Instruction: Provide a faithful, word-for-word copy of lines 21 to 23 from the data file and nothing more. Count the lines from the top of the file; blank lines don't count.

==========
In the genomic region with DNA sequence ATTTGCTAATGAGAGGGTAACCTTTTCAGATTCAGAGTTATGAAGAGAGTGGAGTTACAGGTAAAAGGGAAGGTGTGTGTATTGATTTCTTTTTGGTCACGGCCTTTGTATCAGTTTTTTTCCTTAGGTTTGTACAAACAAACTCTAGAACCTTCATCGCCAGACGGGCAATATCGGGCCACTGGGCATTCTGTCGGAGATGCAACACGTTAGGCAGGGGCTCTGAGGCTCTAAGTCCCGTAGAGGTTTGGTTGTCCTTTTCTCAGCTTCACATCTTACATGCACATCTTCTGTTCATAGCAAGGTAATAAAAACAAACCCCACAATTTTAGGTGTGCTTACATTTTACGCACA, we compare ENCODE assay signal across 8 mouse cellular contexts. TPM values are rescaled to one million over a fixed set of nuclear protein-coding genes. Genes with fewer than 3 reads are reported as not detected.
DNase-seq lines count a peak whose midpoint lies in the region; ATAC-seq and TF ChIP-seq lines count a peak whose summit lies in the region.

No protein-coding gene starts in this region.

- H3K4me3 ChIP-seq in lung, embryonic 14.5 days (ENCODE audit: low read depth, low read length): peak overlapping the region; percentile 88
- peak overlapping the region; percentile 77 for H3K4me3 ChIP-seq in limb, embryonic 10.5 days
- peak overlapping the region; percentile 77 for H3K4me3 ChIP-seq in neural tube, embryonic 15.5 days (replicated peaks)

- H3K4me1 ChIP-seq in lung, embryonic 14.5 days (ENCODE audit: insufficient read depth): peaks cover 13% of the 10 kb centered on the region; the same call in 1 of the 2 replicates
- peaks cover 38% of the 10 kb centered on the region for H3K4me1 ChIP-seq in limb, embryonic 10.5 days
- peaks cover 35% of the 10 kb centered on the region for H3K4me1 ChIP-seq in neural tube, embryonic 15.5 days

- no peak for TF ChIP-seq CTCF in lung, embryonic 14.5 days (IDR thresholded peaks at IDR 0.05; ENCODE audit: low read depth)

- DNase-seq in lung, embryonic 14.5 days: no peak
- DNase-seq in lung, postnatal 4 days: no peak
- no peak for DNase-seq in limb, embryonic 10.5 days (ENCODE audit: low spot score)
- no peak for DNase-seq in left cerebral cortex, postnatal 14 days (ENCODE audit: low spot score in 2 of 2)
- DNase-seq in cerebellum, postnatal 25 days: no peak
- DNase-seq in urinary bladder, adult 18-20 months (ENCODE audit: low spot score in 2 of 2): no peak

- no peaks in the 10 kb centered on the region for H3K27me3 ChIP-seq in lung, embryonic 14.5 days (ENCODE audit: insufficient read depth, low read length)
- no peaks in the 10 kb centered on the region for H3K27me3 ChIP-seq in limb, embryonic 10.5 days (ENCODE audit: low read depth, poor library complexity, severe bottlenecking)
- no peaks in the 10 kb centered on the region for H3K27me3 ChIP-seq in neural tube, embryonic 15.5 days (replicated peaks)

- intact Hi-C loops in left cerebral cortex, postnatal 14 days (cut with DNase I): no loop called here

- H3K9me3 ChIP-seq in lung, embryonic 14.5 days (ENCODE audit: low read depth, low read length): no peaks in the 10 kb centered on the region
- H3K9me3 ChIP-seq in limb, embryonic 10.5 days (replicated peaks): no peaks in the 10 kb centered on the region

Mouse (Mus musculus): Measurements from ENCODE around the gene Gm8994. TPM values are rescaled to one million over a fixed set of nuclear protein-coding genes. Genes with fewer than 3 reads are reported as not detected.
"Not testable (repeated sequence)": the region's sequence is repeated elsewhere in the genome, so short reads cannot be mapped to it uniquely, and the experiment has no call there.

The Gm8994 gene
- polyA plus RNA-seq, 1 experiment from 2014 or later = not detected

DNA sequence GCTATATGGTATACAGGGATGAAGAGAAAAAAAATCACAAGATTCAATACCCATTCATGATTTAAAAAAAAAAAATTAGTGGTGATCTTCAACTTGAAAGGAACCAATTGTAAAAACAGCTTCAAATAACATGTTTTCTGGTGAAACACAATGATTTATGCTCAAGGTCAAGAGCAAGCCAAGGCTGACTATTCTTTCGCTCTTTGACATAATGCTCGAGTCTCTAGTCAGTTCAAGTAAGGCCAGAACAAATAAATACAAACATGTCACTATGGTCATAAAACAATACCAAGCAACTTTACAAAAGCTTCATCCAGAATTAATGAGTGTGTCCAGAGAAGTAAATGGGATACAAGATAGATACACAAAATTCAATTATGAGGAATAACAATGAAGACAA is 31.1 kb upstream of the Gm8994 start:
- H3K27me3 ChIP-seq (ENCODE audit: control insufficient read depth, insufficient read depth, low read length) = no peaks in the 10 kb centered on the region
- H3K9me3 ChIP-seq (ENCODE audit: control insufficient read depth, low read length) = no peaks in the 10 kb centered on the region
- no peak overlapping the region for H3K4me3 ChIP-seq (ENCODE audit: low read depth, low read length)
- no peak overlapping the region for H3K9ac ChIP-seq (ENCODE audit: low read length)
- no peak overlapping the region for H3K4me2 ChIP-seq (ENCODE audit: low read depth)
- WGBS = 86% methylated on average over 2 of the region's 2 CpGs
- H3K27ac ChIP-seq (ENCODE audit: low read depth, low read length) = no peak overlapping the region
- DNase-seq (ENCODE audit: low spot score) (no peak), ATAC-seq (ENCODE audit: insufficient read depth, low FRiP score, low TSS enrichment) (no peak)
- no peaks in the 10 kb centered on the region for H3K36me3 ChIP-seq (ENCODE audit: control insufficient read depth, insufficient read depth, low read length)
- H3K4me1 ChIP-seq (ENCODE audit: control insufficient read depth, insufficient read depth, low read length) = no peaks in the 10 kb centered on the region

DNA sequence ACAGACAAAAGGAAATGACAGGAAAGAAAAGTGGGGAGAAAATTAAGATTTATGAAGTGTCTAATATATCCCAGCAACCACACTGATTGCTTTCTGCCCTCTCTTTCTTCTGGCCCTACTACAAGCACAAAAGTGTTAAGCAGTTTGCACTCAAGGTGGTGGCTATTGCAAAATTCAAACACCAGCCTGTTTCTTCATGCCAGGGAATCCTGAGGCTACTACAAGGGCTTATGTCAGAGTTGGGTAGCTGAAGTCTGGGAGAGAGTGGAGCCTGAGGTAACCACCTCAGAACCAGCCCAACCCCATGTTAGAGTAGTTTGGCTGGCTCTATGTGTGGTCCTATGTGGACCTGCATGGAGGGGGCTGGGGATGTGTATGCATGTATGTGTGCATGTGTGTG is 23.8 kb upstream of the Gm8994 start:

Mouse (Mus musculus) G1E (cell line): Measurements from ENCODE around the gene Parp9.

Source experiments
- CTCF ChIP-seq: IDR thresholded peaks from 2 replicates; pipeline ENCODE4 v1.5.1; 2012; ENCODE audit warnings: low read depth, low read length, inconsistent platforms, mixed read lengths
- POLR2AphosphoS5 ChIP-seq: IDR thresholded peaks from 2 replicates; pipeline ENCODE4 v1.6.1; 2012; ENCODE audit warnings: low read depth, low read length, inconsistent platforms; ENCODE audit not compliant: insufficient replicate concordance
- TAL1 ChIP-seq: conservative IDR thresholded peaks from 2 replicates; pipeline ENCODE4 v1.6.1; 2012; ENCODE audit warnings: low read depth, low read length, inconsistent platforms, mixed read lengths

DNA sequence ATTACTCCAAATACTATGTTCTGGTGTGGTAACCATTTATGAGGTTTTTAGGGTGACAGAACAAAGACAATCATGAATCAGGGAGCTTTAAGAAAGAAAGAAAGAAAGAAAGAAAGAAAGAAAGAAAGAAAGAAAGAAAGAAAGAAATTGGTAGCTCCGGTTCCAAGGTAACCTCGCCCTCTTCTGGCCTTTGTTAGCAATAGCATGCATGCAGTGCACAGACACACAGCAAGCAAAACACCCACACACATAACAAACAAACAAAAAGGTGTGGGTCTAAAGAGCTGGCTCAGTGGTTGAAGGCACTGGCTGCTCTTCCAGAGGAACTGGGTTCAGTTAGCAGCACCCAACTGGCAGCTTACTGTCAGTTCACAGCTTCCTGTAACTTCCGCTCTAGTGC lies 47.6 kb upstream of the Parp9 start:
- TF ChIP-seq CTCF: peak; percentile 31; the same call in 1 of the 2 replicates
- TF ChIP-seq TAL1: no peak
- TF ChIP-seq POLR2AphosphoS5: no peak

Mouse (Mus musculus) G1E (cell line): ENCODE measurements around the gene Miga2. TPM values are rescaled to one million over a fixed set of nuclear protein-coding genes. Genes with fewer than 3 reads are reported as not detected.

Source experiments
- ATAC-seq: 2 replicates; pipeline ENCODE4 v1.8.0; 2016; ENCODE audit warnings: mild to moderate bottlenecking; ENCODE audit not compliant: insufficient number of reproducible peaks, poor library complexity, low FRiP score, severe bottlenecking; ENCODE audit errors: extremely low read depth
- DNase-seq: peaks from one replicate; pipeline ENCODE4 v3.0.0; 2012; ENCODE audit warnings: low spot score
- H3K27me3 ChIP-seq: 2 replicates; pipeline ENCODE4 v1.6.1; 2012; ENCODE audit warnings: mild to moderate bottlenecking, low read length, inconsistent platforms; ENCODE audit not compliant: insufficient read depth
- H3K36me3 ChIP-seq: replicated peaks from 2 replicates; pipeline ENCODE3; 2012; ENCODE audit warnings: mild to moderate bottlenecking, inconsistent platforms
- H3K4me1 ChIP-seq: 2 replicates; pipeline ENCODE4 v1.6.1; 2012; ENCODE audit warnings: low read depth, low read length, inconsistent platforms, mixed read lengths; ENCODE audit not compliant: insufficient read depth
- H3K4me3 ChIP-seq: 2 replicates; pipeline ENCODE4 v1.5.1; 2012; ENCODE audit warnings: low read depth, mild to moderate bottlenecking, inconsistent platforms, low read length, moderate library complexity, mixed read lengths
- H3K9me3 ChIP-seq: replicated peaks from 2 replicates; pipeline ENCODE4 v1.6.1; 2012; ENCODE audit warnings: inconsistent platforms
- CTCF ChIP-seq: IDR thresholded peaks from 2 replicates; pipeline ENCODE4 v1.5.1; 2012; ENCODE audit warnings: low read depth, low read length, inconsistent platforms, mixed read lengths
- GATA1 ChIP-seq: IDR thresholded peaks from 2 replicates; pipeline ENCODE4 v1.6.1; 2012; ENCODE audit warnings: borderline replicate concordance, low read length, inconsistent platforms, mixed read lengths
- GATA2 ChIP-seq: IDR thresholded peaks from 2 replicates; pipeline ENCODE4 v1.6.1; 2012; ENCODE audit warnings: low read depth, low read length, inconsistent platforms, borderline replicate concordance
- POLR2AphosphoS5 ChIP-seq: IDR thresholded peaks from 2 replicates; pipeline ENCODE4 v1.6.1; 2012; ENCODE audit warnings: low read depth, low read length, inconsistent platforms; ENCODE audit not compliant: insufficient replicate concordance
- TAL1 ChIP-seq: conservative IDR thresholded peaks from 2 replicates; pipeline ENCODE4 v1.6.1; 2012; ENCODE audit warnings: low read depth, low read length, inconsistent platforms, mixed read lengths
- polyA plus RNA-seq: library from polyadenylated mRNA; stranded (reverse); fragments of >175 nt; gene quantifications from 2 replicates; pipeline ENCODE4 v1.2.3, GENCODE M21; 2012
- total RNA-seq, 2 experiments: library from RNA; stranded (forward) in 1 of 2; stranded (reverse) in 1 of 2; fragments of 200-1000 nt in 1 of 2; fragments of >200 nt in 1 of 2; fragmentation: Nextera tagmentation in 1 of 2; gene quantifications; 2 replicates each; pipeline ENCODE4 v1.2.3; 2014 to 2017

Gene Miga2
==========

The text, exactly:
- H3K9me3 ChIP-seq in lung, embryonic 14.5 days (ENCODE audit: low read depth, low read length): no peaks in the 10 kb centered on the region
- H3K9me3 ChIP-seq in limb, embryonic 10.5 days (replicated peaks): no peaks in the 10 kb centered on the region

Mouse (Mus musculus): Measurements from ENCODE around the gene Gm8994. TPM values are rescaled to one million over a fixed set of nuclear protein-coding genes. Genes with fewer than 3 reads are reported as not detected.